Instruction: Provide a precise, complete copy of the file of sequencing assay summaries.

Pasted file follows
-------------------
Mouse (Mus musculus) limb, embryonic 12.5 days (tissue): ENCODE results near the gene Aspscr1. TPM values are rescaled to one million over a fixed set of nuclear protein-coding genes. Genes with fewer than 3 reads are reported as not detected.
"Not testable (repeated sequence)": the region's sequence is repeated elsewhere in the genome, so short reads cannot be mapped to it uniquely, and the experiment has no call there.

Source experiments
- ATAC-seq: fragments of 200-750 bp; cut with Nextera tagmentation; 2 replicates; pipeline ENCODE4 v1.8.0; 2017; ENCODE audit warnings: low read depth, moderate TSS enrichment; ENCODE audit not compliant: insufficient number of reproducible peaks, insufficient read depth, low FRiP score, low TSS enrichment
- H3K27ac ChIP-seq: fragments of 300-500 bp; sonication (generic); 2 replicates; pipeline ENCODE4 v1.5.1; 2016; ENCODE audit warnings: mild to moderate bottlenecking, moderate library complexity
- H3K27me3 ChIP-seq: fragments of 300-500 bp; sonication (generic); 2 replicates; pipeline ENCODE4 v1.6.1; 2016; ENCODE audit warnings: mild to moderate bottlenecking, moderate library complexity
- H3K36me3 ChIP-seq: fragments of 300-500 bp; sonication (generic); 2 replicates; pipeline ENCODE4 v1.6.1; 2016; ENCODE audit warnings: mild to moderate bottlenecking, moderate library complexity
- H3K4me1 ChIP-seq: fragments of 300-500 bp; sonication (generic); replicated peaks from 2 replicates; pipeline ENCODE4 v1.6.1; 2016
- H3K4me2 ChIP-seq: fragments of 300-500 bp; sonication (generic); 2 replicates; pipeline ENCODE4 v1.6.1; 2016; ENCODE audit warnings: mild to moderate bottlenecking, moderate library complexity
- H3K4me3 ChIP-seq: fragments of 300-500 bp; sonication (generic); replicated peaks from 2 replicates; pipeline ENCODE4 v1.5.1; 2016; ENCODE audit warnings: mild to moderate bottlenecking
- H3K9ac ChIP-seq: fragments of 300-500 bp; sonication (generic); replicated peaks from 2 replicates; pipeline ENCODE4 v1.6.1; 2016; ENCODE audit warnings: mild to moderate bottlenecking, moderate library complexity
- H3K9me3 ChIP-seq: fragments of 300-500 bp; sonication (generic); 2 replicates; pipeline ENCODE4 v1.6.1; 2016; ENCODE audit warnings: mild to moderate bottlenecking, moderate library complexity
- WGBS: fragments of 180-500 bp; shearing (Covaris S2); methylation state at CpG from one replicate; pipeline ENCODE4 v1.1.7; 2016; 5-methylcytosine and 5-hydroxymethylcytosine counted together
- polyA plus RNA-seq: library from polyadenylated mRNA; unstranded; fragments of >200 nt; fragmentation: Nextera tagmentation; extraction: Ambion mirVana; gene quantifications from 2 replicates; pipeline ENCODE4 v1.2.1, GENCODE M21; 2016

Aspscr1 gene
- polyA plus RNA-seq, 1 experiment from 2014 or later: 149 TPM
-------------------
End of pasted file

Mouse (Mus musculus) limb, embryonic 12.5 days (tissue): ENCODE results near the gene Aspscr1. TPM values are rescaled to one million over a fixed set of nuclear protein-coding genes. Genes with fewer than 3 reads are reported as not detected.
"Not testable (repeated sequence)": the region's sequence is repeated elsewhere in the genome, so short reads cannot be mapped to it uniquely, and the experiment has no call there.

Source experiments
- ATAC-seq: fragments of 200-750 bp; cut with Nextera tagmentation; 2 replicates; pipeline ENCODE4 v1.8.0; 2017; ENCODE audit warnings: low read depth, moderate TSS enrichment; ENCODE audit not compliant: insufficient number of reproducible peaks, insufficient read depth, low FRiP score, low TSS enrichment
- H3K27ac ChIP-seq: fragments of 300-500 bp; sonication (generic); 2 replicates; pipeline ENCODE4 v1.5.1; 2016; ENCODE audit warnings: mild to moderate bottlenecking, moderate library complexity
- H3K27me3 ChIP-seq: fragments of 300-500 bp; sonication (generic); 2 replicates; pipeline ENCODE4 v1.6.1; 2016; ENCODE audit warnings: mild to moderate bottlenecking, moderate library complexity
- H3K36me3 ChIP-seq: fragments of 300-500 bp; sonication (generic); 2 replicates; pipeline ENCODE4 v1.6.1; 2016; ENCODE audit warnings: mild to moderate bottlenecking, moderate library complexity
- H3K4me1 ChIP-seq: fragments of 300-500 bp; sonication (generic); replicated peaks from 2 replicates; pipeline ENCODE4 v1.6.1; 2016
- H3K4me2 ChIP-seq: fragments of 300-500 bp; sonication (generic); 2 replicates; pipeline ENCODE4 v1.6.1; 2016; ENCODE audit warnings: mild to moderate bottlenecking, moderate library complexity
- H3K4me3 ChIP-seq: fragments of 300-500 bp; sonication (generic); replicated peaks from 2 replicates; pipeline ENCODE4 v1.5.1; 2016; ENCODE audit warnings: mild to moderate bottlenecking
- H3K9ac ChIP-seq: fragments of 300-500 bp; sonication (generic); replicated peaks from 2 replicates; pipeline ENCODE4 v1.6.1; 2016; ENCODE audit warnings: mild to moderate bottlenecking, moderate library complexity
- H3K9me3 ChIP-seq: fragments of 300-500 bp; sonication (generic); 2 replicates; pipeline ENCODE4 v1.6.1; 2016; ENCODE audit warnings: mild to moderate bottlenecking, moderate library complexity
- WGBS: fragments of 180-500 bp; shearing (Covaris S2); methylation state at CpG from one replicate; pipeline ENCODE4 v1.1.7; 2016; 5-methylcytosine and 5-hydroxymethylcytosine counted together
- polyA plus RNA-seq: library from polyadenylated mRNA; unstranded; fragments of >200 nt; fragmentation: Nextera tagmentation; extraction: Ambion mirVana; gene quantifications from 2 replicates; pipeline ENCODE4 v1.2.1, GENCODE M21; 2016

Aspscr1 gene
- polyA plus RNA-seq, 1 experiment from 2014 or later: 149 TPM